[an error occurred while processing this directive]
BBC News
watch One-Minute World News
Last Updated: Tuesday, 27 September 2005, 21:58 GMT 22:58 UK
US confirms Uzbek base departure
File photo of US troops at Karshi-Khanabad air base in south-eastern Uzbekistan
The Uzbek base has been a key hub for US troops
US troops will leave their base in Uzbekistan by the end of the year, a senior US diplomat has confirmed.

Assistant US Secretary of State Daniel Fried, speaking after talks in Tashkent, said the US had agreed to the demand "without further discussion".

He admitted bilateral ties had gone through a "very difficult period" after the US criticised Uzbek suppression of an uprising in Andijan in May.

But he dismissed as "ludicrous" claims that the US had been behind the unrest.

The airbase at Karshi-Khanabad in south-eastern Uzbekistan has been an important hub for US operations in neighbouring Afghanistan following the 11 September 2001 attacks.

"The Uzbek government made it clear that we need to leave the base, and we intend to leave it without further discussion," said Mr Fried after meeting Uzbek President Islam Karimov.

He said the two countries' interests in security and democracy "are indivisible" but conceded "we did not agree on some issues".

"The United States and Uzbekistan have had a very difficult period in relations, complicated by grave concerns regarding the human rights situation and events in Andijan".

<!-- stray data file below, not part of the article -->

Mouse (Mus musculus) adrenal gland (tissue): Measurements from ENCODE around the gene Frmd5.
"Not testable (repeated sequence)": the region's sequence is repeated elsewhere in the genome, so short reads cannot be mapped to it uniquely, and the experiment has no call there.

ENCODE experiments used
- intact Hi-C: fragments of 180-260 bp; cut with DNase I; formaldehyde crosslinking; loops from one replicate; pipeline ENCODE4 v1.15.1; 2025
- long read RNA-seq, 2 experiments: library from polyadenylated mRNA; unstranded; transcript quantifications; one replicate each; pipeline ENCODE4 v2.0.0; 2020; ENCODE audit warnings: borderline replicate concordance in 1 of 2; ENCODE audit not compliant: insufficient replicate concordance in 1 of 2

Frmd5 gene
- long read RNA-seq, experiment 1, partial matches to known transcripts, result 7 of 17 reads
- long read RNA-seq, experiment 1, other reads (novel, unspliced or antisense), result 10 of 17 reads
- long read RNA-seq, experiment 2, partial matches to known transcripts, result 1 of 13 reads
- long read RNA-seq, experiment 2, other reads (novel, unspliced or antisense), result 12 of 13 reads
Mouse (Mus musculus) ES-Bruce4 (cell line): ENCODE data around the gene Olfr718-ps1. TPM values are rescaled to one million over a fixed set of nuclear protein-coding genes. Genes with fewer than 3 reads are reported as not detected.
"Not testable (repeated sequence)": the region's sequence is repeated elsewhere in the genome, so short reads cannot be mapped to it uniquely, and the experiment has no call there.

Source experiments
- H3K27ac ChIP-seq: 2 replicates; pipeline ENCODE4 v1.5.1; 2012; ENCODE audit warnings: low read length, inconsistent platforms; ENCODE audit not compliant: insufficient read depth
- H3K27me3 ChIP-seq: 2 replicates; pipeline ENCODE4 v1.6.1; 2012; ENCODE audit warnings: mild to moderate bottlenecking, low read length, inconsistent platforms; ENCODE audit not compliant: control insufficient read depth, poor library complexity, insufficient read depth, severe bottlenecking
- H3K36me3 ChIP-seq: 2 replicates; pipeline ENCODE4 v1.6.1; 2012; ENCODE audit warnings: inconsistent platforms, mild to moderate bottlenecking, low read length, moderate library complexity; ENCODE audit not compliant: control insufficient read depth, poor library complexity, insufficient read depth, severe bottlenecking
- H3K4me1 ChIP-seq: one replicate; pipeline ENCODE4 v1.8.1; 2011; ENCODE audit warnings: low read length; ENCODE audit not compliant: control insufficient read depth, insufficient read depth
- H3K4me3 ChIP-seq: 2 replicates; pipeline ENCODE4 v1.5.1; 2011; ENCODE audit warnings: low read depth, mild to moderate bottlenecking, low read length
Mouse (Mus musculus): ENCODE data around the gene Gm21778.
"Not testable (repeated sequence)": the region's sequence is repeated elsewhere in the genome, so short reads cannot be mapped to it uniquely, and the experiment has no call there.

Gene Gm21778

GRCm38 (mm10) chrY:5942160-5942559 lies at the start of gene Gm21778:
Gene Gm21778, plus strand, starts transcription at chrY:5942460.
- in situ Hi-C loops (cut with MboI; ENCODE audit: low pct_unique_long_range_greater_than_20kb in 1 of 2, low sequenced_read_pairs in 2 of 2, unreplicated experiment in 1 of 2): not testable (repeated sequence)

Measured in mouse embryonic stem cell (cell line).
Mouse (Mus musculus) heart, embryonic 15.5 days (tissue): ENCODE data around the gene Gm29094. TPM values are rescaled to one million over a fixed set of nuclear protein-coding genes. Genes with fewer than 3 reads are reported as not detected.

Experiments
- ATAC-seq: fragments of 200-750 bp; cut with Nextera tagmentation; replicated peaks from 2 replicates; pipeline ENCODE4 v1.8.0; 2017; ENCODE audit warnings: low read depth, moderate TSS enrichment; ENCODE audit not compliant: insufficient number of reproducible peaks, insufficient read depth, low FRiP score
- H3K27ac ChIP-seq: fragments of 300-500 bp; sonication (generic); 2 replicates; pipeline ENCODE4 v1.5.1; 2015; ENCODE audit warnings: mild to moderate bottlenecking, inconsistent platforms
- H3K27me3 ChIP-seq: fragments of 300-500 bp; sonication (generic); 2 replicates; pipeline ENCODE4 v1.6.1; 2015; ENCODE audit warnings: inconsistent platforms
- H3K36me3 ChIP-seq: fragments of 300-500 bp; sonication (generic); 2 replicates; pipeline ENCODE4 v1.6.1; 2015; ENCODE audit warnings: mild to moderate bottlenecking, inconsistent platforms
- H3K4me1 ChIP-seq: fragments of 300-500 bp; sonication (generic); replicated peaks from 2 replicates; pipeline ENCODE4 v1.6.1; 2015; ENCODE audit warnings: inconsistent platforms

International criticism

Fifteen men are currently on trial accusing of leading the popular protests in Andijan. They face multiple charges, including terrorism, shooting hostages and belonging to banned Islamic groups.

All have pleaded guilty. Human rights groups allege the confessions were elicited through torture.

One defendant said on Monday that the US embassy in Tashkent had given him money to help organise the violence - dismissed by Mr Fried as "ludicrous".

"The assertions that the US supports an attack by Islamic extremists after fighting four years against exactly such people is not credible," he said.

The unrest began on 12 May after supporters of 23 local businessmen - on trial for alleged Islamic extremism - broke into Andijan's jail and freed them.

The armed men then occupied the town hall and a huge anti-government protest began.

Witnesses say more than 500 people were killed by Uzbek security forces in the crackdown that followed.

The Uzbek government put the death toll at 187, and has rejected demands for an international investigation into the incident.


The BBC is not responsible for the content of external internet sites


Americas Africa Europe Middle East South Asia Asia Pacific